International relations theory and cross-cultural studies will be used to highlight why the phenomenon of humiliation gains importance in the course of a process that turns the world into an ever more interwoven place. The more people feel connected to being part of one single human family, the more psychology plays a role. Political science has to transform theories of Realpolitik and include the psychology of close human relationships. Humiliation as potentially strongest creator of hatred acquires central significance in the course of this development. The point is made that social and also environmental sustainability therefore require the dynamics of humiliation to be recognized and heeded.Students will be presented with models to enable them to understand and tackle relationships in this newly evolving world with people from different cultural, ethnic, religious, economic, and gender backgrounds.

Sunday, June 22 (9am-5pm):Humiliation and What We Can Do About It

Cycles of humiliation are often set in motion and kept alive in an environment in which bystanders fail to grasp their potential role as mediating third party and guardian of societal values. Ervin Staub addressed the significance of bystanders' passivity for the Holocaust (see reading assignment). If we aim at a "decent society" (Margalit, see reading assignment), both at the national and global level, without humiliating institutions and relations, then this is dependent on empowered and pro-active citizens who understand that their participation is crucial for the creation and maintenance of sustainable social relations, and democratic structures. Students, and particularly students of conflict resolution, carry a prominent responsibility for society at large, in that they have to develop pro-active strategies to guard against the emergence of cycles of humiliation, as well as attend to those that already occurred. In this component of the course, students will be invited to develop such pro-active strategies as well as strategies that address existing conflicts that entail cycles of humiliation.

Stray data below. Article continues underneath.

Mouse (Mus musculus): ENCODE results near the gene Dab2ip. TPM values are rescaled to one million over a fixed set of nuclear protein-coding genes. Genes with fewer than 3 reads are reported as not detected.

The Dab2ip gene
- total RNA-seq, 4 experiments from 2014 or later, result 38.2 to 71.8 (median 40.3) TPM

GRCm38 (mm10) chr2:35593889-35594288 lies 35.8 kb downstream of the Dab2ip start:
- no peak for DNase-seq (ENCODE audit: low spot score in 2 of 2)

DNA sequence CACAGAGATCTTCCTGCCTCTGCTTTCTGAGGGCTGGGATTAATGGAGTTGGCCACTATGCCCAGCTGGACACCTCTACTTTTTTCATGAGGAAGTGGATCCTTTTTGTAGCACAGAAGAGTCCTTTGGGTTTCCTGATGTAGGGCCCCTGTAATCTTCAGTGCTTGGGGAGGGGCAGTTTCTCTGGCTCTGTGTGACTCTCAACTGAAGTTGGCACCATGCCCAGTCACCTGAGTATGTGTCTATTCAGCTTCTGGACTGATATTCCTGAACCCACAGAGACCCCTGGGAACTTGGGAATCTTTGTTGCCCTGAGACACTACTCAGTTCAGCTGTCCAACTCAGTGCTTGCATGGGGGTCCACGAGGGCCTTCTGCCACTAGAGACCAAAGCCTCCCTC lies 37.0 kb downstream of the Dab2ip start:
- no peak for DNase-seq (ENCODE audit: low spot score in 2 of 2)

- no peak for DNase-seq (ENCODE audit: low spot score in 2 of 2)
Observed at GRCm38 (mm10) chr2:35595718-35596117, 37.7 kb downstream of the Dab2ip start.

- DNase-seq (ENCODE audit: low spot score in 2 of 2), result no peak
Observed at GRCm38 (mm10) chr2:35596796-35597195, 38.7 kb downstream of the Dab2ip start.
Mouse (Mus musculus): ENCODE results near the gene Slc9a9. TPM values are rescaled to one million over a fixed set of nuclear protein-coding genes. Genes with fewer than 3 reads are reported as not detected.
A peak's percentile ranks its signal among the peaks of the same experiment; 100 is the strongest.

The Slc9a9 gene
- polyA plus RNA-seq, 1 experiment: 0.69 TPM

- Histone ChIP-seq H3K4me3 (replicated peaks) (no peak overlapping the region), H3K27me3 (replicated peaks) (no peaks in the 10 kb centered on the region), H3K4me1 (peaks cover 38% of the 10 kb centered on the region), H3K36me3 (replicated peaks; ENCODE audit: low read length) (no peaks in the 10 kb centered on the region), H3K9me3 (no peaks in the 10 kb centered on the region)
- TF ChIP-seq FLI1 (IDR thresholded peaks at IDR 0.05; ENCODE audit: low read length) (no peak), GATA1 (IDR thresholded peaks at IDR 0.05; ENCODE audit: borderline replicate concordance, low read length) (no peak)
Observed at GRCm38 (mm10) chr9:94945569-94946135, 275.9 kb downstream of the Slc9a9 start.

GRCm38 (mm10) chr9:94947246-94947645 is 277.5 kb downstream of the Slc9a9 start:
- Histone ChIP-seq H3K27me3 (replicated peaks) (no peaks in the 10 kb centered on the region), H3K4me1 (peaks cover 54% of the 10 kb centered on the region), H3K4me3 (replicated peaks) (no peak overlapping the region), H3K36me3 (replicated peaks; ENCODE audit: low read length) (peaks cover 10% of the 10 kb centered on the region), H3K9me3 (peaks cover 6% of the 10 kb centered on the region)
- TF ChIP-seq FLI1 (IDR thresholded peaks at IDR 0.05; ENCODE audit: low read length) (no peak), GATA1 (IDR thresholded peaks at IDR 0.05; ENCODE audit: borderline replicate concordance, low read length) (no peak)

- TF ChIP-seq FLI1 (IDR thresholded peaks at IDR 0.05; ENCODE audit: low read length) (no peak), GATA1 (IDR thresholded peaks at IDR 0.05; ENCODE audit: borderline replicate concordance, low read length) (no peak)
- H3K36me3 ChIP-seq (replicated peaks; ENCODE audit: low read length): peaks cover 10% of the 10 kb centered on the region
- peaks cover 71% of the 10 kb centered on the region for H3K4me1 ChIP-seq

Reading Packet In TC's Duplicating Center: "xxx: Conflict Resolution and the Psychology of Humiliation."

By Lindner: Lindner, Evelin Gerda (1999). Women in the global village: Increasing demand for traditional communication patterns. In Breines, Ingeborg, Gierycz, Dorota, and Reardon, Betty (Eds.), Towards a Women's Agenda for a Culture of Peace . Paris: UNESCO.

Lindner, Evelin Gerda (2000a). Recognition or Humiliation - The Psychology of Intercultural Communication. Bergen: Proceedings of the ISSEI Millennium conference 'Approaching a New Millennium: Lessons from the Past - Prospects for the Future,' the 7th conference of the International Society for the Study of European Ideas, Bergen, Norway, from 14th - 18th August, 2000.

Lindner, Evelin Gerda (2000b). The "Framing Power" of International Organizations, and the Cost of Humiliation. Oslo and Coalition for Global Solidarity and Social Development. Peace and Conflicts: http://www.globalsolidarity.org/articles/the.pdf

Lindner, Evelin Gerda (2000c). The Relational Anatomy of Humiliation. Oslo: University of Oslo, unpublished manuscript.

Lindner, Evelin Gerda (2000d). Were Ordinary Germans Hitler's "Willing Executioners"? Or Were They Victims of Humiliating Seduction and Abandonment? The Case of Germany and Somalia. In IDEA: A Journal of Social Issues, 5 (1) see http://www.ideajournal.com/lindner-willing-executioners.html

Lindner, Evelin Gerda (2000e). What Every Negotiator Ought to Know: Understanding Humiliation. Oslo and Coalition for Global Solidarity and Social Development. Peace and Conflicts: http://www.globalsolidarity.org/articles/what.pdf